James Edward Johnson, Director - Procurement Operations, Nielsen
As the world gets smaller, trade relationships are getting more complex. Companies on the other side of the globe are as available as companies down the street. Opportunity abounds.
At the same time, consumer awareness of supply chain concerns is growing. Regulators are becoming more numerous and reaching further. Hackers have wider access. Risk rises.
The problem is that most people were not built to juggle this level of complexity. Cost pressures limit us from hiring an army of specialists to address all the possible issues on every transaction. Pressure for fast turnaround and operational efficiency prevent us from manually checking every issue. Traditional solutions limit our access to new opportunities and leave us exposed to new risks.
Fortunately, technology is enabling us to navigate this increasingly complex environment. At Nielsen, we are working with SAP Ariba to chart a course forward.
One of the key problems with any new system is that there are often too many systems for people to use them reliably. You can get people to check their email and their calendar. They almost certainly use some sort of office software. But how many other work systems occupy a person’s attention? The short answer is too many.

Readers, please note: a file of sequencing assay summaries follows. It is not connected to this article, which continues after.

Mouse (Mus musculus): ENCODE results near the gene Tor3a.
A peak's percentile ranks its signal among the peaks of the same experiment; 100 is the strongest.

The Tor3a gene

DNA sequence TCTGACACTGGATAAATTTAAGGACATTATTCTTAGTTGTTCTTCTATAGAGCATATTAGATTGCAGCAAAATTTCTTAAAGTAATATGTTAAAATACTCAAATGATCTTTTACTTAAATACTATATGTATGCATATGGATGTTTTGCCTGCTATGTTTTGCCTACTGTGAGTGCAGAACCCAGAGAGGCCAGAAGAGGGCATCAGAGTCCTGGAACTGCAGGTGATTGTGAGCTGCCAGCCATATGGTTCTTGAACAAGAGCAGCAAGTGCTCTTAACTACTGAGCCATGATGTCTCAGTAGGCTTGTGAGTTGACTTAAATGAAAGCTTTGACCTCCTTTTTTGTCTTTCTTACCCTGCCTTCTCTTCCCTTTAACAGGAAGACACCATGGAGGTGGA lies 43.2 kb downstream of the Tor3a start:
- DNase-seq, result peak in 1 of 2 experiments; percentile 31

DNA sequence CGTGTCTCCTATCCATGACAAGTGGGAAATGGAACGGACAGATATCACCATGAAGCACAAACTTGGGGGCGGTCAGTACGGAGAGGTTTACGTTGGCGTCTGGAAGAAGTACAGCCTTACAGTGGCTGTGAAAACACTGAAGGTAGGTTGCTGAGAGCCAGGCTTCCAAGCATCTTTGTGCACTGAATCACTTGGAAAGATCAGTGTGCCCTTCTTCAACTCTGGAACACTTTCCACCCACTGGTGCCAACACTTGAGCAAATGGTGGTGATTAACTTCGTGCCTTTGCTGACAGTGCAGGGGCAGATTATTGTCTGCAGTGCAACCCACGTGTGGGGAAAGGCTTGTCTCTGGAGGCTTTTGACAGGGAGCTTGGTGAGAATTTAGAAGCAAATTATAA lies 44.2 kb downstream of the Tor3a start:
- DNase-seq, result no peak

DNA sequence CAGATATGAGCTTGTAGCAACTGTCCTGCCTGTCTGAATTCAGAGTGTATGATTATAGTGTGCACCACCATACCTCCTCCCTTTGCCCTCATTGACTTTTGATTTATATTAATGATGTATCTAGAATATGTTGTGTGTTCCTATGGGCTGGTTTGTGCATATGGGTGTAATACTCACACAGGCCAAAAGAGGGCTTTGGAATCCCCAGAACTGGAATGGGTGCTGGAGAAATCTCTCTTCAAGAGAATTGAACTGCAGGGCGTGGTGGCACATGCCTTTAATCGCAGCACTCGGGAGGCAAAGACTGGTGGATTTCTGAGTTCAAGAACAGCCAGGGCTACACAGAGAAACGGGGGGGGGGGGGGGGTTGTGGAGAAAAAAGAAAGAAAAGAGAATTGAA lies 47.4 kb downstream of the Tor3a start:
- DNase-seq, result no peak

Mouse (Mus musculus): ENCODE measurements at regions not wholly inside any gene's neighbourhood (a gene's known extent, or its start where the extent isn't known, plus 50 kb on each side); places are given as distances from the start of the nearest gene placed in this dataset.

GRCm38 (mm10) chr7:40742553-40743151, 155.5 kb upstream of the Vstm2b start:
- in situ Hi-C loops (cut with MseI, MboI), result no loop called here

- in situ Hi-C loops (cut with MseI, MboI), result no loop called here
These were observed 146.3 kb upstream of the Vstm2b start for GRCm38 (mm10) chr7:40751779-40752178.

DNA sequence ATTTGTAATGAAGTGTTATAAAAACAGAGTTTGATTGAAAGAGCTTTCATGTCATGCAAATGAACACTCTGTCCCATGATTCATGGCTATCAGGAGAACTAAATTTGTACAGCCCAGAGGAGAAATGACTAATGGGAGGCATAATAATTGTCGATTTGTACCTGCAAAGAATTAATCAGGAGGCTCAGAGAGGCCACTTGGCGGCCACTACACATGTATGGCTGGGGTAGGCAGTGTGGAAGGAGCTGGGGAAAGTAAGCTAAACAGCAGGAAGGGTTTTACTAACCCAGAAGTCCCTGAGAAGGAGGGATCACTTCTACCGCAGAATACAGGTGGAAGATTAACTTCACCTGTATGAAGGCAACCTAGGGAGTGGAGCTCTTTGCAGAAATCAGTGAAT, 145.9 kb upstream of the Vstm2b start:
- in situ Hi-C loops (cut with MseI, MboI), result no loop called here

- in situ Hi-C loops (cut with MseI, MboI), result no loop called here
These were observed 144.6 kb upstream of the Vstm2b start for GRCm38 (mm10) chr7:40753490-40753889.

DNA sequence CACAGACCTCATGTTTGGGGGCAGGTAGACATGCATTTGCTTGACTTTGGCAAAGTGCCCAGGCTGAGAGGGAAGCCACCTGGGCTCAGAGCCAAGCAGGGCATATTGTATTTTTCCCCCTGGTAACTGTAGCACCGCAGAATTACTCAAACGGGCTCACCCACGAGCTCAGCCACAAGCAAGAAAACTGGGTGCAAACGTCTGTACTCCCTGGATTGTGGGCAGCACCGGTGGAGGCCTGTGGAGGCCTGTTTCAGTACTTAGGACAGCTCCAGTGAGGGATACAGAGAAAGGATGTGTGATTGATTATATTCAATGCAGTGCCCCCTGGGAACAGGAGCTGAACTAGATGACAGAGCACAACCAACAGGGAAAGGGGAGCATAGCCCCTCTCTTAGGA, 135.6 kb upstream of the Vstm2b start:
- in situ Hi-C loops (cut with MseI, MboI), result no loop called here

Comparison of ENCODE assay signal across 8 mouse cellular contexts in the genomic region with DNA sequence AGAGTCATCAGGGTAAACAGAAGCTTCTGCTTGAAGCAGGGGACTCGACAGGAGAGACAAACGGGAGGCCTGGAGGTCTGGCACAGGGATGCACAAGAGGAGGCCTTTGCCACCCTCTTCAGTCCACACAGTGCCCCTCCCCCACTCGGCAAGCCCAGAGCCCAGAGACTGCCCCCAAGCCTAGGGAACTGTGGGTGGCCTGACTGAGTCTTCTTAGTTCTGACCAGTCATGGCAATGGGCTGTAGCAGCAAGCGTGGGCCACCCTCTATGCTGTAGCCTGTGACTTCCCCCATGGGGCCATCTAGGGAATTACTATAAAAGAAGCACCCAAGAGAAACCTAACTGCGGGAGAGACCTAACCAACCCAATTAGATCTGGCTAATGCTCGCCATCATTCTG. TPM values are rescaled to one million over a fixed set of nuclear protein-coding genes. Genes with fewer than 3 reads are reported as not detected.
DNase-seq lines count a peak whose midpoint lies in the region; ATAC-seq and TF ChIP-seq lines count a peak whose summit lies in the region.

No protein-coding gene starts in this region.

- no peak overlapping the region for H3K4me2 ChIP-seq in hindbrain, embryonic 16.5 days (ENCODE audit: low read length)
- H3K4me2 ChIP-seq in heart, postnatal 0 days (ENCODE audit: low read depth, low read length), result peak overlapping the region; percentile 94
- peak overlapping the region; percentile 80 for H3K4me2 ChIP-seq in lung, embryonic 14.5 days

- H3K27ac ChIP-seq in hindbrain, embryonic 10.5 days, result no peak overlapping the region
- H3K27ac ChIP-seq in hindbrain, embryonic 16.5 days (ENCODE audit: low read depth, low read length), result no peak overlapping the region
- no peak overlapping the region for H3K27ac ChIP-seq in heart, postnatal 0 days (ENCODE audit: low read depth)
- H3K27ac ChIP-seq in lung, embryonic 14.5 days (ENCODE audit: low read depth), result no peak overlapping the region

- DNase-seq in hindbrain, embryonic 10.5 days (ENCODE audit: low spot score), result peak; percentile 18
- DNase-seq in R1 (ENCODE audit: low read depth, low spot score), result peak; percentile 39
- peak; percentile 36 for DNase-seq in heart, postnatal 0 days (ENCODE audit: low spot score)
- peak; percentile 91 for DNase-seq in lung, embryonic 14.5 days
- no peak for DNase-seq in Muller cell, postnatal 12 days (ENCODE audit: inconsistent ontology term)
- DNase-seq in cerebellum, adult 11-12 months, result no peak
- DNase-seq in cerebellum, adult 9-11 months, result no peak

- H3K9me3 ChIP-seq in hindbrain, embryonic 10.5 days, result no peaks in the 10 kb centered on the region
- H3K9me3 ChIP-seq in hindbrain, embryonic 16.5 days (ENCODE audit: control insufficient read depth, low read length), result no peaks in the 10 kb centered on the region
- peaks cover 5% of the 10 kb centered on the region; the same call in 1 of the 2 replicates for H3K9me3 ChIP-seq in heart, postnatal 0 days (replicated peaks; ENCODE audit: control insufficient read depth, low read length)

Contributing to the problem are a stack of procurement and payments systems. Many companies have a supplier registration system, a purchase order system, a request for proposals system, a risk system, an invoicing system, a reporting system, … In that environment, people lose sight of the broader importance of their trading relationships and work in a silo. They ignore problems downstream because it is the only way to get things done.
Instead, supplier relationships should be managed through a simple experience. It should be easy to navigate and help people see what is relevant to them. It should enable people to juggle unfamiliar challenges and see unexpected opportunities. It should help them do the right thing and engage the right people at the right time.
This is the ideal. In the past, such visions were left to dreams. Today, they are around the corner.